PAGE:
Brian "Head" Welch: "I Feel Like I'm Living A Resurrected Life Right Now"

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Love and Death is quite the departure from Korn, the band that made "Head" a name-brand guitarist. Welch wrote, recorded and toured with Korn for years, and helped create the band's pioneering nu-metal aesthetic, a mix of shredded dissonant guitar, turntable-like effects, and down-tuned riffing. Korn has sold more than 40 million albums, and has been touring constantly ever since Head left the band in 2005 to focus on his personal life and Christianity.

However, as much as fans (and Welch, truth be told), thought that his days with Korn were over, one should never say never. In May 2012 Head reunited with Korn on stage at Carolina Rebellion for the song "Blind," and exactly a year later, announced that he was rejoining Korn--although Love and Death was still going to stay intact as well.

Up On The Sun talked with Brian "Head" Welch about his first album with Love and Death, the addiction he struggles with now, and the emotional roller coaster he was on when he played with Korn again for the first time.

Tell me about Between Here and Lost. What's the significance behind the title? I usually come up with... or steal a name from one of the songs and then I call the record that. That's what I've done for the last two records since I left Korn. Then at the last minute I thought we should have a different name to the album. I asked my bass player, because his band works really quick and he usually has 100 weird ideas and one genius. So then he wrote a list and I saw that title, and it was profound.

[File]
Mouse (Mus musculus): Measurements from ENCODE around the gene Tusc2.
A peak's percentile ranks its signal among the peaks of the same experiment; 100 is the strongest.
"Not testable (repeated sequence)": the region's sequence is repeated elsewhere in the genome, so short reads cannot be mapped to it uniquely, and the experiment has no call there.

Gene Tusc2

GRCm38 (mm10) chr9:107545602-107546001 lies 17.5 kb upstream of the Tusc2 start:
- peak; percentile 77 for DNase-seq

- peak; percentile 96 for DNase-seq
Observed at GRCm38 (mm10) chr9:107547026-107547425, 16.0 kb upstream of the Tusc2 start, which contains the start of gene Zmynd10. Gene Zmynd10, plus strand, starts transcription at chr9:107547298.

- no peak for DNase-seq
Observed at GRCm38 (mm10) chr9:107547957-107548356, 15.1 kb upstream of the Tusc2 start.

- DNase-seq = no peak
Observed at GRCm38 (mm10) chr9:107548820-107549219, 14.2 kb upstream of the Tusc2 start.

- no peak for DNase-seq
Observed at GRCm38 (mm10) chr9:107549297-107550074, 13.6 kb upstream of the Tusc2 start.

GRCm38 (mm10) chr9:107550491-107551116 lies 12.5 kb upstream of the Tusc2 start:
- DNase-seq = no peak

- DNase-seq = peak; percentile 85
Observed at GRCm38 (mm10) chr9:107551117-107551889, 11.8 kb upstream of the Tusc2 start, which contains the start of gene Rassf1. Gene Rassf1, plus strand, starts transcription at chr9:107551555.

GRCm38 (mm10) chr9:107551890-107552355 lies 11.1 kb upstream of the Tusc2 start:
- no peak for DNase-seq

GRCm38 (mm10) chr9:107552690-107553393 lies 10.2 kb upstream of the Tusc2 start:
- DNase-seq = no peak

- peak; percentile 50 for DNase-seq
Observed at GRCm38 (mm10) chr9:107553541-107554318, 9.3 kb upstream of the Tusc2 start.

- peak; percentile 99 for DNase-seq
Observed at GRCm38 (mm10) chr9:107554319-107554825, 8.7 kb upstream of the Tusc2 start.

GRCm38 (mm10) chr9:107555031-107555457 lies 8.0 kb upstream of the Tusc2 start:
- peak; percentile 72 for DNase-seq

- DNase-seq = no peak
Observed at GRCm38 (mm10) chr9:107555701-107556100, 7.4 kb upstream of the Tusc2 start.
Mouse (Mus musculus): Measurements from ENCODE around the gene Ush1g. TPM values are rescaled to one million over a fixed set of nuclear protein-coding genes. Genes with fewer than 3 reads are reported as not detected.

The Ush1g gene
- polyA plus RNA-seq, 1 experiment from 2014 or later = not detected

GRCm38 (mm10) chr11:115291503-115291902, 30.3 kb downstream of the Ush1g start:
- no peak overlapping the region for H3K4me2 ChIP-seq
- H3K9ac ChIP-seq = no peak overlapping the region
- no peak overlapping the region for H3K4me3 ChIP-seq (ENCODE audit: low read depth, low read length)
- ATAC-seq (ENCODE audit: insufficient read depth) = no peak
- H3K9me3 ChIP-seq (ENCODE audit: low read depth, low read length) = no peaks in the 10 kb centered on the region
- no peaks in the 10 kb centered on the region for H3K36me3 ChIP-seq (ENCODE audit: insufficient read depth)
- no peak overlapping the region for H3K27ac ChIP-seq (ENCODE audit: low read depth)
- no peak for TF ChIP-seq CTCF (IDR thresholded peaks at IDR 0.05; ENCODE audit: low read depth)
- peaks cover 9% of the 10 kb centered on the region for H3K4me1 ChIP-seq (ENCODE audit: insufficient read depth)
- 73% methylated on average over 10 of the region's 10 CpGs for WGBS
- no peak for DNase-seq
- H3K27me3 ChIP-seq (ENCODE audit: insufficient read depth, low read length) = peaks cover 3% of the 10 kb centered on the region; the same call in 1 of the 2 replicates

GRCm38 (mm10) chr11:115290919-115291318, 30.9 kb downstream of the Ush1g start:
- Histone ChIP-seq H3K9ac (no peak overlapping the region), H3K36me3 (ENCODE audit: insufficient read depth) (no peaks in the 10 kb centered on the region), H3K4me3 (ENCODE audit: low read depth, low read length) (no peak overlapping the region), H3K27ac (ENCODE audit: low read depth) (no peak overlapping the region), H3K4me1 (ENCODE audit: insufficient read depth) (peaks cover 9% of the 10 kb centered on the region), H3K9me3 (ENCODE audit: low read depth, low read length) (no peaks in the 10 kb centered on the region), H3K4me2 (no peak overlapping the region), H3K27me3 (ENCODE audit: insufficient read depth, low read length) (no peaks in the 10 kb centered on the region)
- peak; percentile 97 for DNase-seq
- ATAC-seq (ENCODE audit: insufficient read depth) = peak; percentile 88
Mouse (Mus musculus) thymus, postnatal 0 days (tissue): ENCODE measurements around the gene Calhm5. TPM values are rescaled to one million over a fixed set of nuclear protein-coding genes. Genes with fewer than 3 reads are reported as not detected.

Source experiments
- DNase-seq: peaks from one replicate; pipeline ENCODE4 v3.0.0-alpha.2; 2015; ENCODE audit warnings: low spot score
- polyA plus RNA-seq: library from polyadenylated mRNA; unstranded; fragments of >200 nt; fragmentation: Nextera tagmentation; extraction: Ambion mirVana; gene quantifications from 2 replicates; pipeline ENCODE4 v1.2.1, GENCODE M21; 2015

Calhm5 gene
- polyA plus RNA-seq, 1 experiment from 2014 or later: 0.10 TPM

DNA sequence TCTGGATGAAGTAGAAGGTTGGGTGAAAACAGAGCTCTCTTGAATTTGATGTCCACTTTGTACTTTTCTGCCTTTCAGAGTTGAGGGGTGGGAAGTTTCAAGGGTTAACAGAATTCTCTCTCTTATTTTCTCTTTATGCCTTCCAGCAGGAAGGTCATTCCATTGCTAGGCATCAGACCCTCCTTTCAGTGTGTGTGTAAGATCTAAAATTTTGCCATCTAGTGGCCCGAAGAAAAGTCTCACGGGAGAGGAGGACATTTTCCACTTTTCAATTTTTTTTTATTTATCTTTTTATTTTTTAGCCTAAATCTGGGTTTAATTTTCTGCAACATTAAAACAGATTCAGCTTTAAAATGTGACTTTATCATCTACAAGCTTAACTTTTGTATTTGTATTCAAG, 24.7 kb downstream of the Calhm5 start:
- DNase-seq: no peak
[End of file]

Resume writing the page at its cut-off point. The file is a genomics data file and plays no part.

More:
Why did that one speak to you specifically? I felt so lost in life, you know? It seems like I've come so far, and it's where I'm at today. Then I look back to when I was just lost in life and it just makes me feel like I've come such a long way. I think all the members felt the same way. It's a deep name and makes you think.

It seems that a lot of the influences behind the music represent struggles you have endured. What specifically is the driving force behind the music? To me, life is usually a struggle. You struggle with something every day. I have a happy life, but it's mixed with struggle, so that's what I thought about with my music. Music to me is about strengthening and pouring your soul out and strengthening others, because you're just connecting with people. I'm not a party music guy; I like to uplift people somehow. The thing about struggle, helping people getting past it, is something that I love because all of us struggle. It's a gift, I think.

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Lauren Wise has worked as a rock/heavy metal journalist for 15 years. She contributes to Noisey and LA Weekly, edits books, and drinks whiskey.
Contact: Lauren Wise